I don’t know about you but startled wasn’t the word that sprang immediately to mind when I read the headline that screeched, “Joel Campbell startles Arsenal fans by posing with a Santos shirt at the World Cup”. Indifferent, meh, who cares; they are all much more in keeping with the mood.
The Heil’s attempts to stir up a hornets nest – which can be best described as half-hearted – sum up the problem the media has during the summer months. Without a World Cup, the poor denizens of Fleet Street would have gone round bend, with their knickers in a twist, over the slightest thing. Neymar, for example, is so upset by being told he couldn’t wear his Beats headphones – I thought they were earmuffs (note to self: get more with it, whatever ‘it’ is) – that he has gone to see a sports psychologist to cope with the pressure of having to listen to the inanities that the FIFA press conferences have become. Not for him the searching questions on whether the Catalan people should vote for independence or whether UEFA should have tested Spain by pairing them with Gibraltar in the forthcoming Euro2016 campaign; no, his probably centre around being asked how he’s coping with the pressure of being the poster boy of the host nation. I should imagine that for the most part he is dying inside of boredom, yet to his credit he can say his name in Sign Language which is more than most of us can; o-shaped fingers don’t count.
FIFA has much to answer for; World Cup rest days mean that minds focus only on the comings and goings at various clubs. Or in Arsenal’s case, how much Joel Campbell is leaving for. £16m is apparently the answer with Serie A clubs vying for his attention if Arsène is unimpressed in pre-season. All of which scuppers the stories linking Keylor Navas to a move to north London. He would, we are told, be cheap, part of a package deal with Campbell although quite why the two are interdependent never gets beyond their nationality. No, wait. He won’t come cheap according to other sources. Both ends of the spectrum plough ahead with their narrative, never asking the question you or I will: why would he come to Arsenal to be a reserve goalkeeper when he could get a first team slot elsewhere? I genuinely question the motives of a player who signs in those circumstances but as Navas won’t be, he’s off the hook in that sense.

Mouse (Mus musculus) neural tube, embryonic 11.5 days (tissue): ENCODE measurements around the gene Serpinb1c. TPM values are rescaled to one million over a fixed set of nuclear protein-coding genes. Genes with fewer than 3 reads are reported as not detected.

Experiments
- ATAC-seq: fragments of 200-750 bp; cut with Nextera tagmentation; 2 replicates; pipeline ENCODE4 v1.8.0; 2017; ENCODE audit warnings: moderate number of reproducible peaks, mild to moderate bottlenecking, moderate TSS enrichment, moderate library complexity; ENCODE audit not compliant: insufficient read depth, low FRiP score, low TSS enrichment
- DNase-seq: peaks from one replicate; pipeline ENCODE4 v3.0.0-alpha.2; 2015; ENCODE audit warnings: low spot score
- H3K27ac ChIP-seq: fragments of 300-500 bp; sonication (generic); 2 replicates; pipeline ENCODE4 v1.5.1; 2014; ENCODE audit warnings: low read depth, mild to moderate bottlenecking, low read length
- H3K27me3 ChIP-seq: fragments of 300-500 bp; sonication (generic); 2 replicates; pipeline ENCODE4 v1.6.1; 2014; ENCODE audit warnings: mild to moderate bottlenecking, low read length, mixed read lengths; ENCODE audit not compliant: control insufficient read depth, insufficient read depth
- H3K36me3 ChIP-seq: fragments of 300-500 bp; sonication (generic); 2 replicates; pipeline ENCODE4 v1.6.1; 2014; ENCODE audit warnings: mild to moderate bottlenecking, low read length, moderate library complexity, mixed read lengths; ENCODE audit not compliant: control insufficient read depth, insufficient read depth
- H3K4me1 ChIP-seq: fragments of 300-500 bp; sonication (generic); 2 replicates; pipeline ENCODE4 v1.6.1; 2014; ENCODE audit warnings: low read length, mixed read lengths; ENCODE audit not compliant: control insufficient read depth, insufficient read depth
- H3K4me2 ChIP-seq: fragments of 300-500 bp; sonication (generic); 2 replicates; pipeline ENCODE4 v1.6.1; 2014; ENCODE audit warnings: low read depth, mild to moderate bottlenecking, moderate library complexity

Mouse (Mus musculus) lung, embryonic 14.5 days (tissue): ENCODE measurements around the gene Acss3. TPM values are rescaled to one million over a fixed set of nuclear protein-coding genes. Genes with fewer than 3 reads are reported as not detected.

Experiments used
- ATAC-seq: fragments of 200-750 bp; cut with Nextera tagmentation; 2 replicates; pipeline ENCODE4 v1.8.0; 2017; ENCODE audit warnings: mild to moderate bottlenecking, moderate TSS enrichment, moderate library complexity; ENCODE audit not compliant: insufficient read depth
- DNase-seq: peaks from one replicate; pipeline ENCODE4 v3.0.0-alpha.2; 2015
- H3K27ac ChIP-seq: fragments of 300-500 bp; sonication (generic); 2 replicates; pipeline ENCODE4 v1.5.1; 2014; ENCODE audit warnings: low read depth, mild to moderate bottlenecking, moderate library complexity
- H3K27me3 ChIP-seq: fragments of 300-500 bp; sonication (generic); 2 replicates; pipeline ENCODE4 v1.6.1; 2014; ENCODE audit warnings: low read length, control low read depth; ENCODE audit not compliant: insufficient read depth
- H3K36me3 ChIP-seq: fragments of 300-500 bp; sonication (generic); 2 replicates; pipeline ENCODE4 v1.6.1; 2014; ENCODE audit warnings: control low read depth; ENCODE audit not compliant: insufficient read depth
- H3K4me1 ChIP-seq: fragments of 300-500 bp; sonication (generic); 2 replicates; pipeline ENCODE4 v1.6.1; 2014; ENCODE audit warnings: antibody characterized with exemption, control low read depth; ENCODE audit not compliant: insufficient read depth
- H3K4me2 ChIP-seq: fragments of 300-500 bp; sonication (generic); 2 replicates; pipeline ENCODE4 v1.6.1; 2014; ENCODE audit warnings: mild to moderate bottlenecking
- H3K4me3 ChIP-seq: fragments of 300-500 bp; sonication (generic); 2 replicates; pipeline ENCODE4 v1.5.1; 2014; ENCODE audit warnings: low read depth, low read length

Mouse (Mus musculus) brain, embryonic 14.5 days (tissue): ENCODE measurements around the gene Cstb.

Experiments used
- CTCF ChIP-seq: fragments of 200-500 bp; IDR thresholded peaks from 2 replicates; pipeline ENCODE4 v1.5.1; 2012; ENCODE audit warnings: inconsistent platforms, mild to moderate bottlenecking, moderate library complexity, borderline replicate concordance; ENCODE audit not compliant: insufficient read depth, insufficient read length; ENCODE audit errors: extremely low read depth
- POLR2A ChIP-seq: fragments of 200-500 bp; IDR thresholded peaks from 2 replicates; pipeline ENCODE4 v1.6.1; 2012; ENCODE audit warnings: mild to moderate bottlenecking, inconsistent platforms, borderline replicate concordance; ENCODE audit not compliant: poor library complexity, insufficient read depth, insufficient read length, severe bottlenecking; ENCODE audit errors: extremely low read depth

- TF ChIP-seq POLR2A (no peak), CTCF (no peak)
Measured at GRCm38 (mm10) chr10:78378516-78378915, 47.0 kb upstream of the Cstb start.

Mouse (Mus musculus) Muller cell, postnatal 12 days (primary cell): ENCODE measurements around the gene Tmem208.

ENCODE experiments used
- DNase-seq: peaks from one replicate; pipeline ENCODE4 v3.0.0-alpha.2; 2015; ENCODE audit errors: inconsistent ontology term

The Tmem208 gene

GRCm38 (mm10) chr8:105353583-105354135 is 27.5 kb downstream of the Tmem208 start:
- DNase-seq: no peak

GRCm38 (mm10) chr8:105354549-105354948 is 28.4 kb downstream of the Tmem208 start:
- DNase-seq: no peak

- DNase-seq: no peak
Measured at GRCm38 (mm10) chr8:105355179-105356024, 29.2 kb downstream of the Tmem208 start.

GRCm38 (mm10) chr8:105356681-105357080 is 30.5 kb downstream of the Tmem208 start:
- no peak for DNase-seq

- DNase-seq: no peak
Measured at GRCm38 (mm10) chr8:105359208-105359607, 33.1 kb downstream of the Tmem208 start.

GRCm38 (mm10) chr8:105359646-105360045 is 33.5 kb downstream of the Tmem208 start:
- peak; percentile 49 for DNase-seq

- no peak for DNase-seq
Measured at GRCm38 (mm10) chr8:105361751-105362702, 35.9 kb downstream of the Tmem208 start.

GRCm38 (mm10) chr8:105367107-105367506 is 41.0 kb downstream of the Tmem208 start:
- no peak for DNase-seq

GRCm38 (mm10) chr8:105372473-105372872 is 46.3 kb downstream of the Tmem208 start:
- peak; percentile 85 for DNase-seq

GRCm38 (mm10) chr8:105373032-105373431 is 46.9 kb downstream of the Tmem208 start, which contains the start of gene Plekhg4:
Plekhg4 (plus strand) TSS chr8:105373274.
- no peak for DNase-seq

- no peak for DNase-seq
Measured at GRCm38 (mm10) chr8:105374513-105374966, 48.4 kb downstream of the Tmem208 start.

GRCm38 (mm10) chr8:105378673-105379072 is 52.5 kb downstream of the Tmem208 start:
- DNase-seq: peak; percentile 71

Yet to play a game for Arsenal and Campbell already has a value which outstrips that of Santi Cazorla when we bought him from Malaga. Madness. The fuss – has it yet reached ‘hype’ levels; I don’t think so – about him underlines the vacuous nature of the modern game, which in itself is an interesting concept. How mad is that.Are we rushing to criticise the media for their coverage of transfer news today, believing it to be worse than in the past but at the same time forgetting that the digital age offers more opportunities for instant judgement that never existed before. Certainly there was transfer speculation in the 1930s with Arsenal at the heart of it, reflecting their status as the country’s premier club. Whilst the rumours were nowhere near as widely covered, the papers then were different in that they focussed on news and gave greater prominence to other sports, a more rounded and egalitarian approach. Is the press a reflection of the society we live in or driving the route down which society follows?